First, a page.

Gizmodo is reporting that AT&T sent out a letter to employees encouraging them, along with their families, to protest the FCC's net neutrality rules. It was said the letter even encouraged the use of the employees private email instead of their company email. For them to stoop this low makes it pretty obvious they are not to hip to the idea of net neutrality. Gizmodo later updated their post with the following:
Out sibling site NokiaExperts.com brings word that Nokia is suing Apple in Delware court. Why-for?
ten patents related to GSM, UMTS, and WLAN standards that Nokia states they established after investing more than EUR 40 billion in R&D over the last 20 years. Nokia stated that they have successfully entered into license agreements including these patents with approximately 40 companies, including virtually all the leading mobile device vendors, allowing the industry to benefit from Nokia’s innovation.
Could Apple's still unannounced, non-existant (for consumers anyway) iTablet be the ultimate comic book reader? Chicago Sun-Times columnist, Apple aficionado, and Sheldon-esque comic book lover Andy Ihnatko suggests just that. When writing about LongBox, which seeks to do for comics what iTunes did for music (i.e. bring a fractured, self-destructive, myopic industry kicking and screaming into the 21st century), he says:
Big news round Twitter-way, with Apple adding a few more official Twitter accounts, and Microsoft Bing and Google paying for unrestricted access to real-time search Twitter's firehose of user status posts.
First up, while Apple's never been accused of "getting" social media, and it may come as a surprise they're using Twitter at all, it's not so surprising that -- rather than customer feedback, support, or insight into the iron curtain that shrouds Cupertino -- these accounts are just news/marketing updates on when the latest music and media hits the world's most popular download service. (And some seem less than active at the moment). Baby steps?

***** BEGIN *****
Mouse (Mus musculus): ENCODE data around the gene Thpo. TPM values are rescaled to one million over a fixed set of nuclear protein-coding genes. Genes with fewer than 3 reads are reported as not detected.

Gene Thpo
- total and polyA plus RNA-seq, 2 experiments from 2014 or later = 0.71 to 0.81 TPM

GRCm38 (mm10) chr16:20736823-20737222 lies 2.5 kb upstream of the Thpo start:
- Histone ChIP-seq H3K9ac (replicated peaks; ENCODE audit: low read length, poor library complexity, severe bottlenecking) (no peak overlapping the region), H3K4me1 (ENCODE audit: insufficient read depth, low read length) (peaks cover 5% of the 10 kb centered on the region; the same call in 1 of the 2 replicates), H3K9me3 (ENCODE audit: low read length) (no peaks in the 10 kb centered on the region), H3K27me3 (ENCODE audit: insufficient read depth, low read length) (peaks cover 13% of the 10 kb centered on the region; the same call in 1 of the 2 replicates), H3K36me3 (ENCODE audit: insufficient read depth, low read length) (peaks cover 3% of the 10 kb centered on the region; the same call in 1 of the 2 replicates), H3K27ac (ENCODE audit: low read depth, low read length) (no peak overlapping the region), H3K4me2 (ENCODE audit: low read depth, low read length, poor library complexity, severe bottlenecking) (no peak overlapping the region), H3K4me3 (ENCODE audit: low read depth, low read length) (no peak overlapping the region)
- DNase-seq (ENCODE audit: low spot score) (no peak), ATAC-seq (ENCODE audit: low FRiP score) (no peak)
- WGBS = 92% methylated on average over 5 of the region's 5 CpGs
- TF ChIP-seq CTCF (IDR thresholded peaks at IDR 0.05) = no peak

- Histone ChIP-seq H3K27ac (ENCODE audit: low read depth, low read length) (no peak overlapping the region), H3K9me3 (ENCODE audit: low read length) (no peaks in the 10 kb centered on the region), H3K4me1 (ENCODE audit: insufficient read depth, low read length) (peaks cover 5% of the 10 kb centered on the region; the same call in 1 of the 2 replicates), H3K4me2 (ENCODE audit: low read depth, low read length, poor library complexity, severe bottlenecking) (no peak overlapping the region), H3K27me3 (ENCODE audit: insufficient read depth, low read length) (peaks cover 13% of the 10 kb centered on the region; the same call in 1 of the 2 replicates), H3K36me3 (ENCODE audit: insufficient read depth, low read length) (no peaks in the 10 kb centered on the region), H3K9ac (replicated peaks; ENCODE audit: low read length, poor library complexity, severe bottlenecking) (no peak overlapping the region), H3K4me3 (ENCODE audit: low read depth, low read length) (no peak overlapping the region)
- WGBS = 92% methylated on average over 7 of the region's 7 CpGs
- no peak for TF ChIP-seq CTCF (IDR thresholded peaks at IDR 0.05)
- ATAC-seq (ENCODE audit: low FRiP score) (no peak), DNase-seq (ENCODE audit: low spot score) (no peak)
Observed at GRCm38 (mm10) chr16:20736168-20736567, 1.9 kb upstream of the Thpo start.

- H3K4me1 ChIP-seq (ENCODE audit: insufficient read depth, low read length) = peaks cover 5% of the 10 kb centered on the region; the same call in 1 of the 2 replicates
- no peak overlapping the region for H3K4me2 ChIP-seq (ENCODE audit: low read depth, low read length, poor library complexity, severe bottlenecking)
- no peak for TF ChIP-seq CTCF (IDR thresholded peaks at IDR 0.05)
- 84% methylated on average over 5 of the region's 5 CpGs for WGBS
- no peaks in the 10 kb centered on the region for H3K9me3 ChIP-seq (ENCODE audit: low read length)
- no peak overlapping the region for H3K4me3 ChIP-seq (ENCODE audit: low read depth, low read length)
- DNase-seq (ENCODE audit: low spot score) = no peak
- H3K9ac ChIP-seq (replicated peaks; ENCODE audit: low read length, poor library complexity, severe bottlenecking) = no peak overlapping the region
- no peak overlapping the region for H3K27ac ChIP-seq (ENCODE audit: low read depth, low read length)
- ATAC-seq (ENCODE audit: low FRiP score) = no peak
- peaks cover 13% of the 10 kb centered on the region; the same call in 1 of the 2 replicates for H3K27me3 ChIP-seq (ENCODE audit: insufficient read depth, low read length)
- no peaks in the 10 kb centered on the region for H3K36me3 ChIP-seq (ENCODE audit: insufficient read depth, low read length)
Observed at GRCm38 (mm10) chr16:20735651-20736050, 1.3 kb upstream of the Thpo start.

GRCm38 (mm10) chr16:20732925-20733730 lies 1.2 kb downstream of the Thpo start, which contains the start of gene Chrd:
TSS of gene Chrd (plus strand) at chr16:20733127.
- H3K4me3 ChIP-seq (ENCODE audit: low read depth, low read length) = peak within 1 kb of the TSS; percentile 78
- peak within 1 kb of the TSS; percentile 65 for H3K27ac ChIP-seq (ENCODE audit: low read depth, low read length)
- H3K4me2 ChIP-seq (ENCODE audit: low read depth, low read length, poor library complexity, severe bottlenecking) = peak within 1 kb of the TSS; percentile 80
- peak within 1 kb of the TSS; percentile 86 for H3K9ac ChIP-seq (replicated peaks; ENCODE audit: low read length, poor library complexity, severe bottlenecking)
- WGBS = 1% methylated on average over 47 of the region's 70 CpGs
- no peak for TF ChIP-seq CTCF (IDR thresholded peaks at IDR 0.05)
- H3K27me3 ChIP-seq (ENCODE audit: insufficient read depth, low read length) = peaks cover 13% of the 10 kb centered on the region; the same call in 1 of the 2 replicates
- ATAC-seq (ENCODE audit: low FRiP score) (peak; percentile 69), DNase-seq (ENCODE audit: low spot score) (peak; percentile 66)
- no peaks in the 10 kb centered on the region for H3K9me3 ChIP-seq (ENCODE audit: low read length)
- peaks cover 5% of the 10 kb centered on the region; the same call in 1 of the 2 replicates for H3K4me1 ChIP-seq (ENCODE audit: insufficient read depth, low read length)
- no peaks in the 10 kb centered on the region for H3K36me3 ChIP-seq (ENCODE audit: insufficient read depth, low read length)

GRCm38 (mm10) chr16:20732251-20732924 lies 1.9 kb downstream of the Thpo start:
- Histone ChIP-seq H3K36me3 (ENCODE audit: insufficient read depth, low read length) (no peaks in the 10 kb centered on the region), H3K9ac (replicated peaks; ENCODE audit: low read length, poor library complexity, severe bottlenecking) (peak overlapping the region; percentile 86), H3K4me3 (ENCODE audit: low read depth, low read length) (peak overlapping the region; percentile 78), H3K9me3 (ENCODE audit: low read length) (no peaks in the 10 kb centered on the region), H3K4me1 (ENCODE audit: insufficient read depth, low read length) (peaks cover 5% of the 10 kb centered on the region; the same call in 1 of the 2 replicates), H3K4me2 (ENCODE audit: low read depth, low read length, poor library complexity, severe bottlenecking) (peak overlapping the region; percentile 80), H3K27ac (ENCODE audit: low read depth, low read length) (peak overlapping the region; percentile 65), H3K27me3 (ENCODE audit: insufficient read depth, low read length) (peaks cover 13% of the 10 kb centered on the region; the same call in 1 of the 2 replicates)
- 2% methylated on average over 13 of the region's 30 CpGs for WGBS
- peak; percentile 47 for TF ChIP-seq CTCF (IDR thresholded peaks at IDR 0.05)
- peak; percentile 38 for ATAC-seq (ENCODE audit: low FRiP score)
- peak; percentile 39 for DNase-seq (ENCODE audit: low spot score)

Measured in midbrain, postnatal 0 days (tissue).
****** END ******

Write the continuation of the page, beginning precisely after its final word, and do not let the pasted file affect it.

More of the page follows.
Steve Ballmer, whose company produced the single most internet-hostile program in history -- Internet Explorer 6 -- has the stupefying temerity to state:
Let's face it, the Internet was designed for the PC. The Internet is not designed for the iPhone. That's why they've got 75,000 applications - they're all trying to make the Internet look decent on the iPhone.
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Our sibling site, WMExperts.com is doing their part to balance TiPb's Apple-centricity with a reminder that Microsoft Windows 7 launches tomorrow. However, since most iPhone and iPod touch users are also Windows users, TiPb's fully on board this new release train as well.
I've been using Windows 7 since the beta, and have ordered but not yet received my upgrade licenses (oh, hai Amazon!). Not to get all Mossberg'y, but I've found it to be solid, stable, and yes -- compatible. However, I liked Vista, so something that sought to make Vista better... it had me from announcement.
Earthworm Jim [$4.99 - iTunes link], an iPhone and iPod touch remake of the classic Sega and Nintendo game of the same name, has just landed in the App Store.
Confession: I was a huge Earthworm Jim fan back in the day. The animation sold me instantly, and that animation looks just as good on the iPhone. I'm downloading it now. If anyone else gives it a try, especially old-school fans, let us know what you think.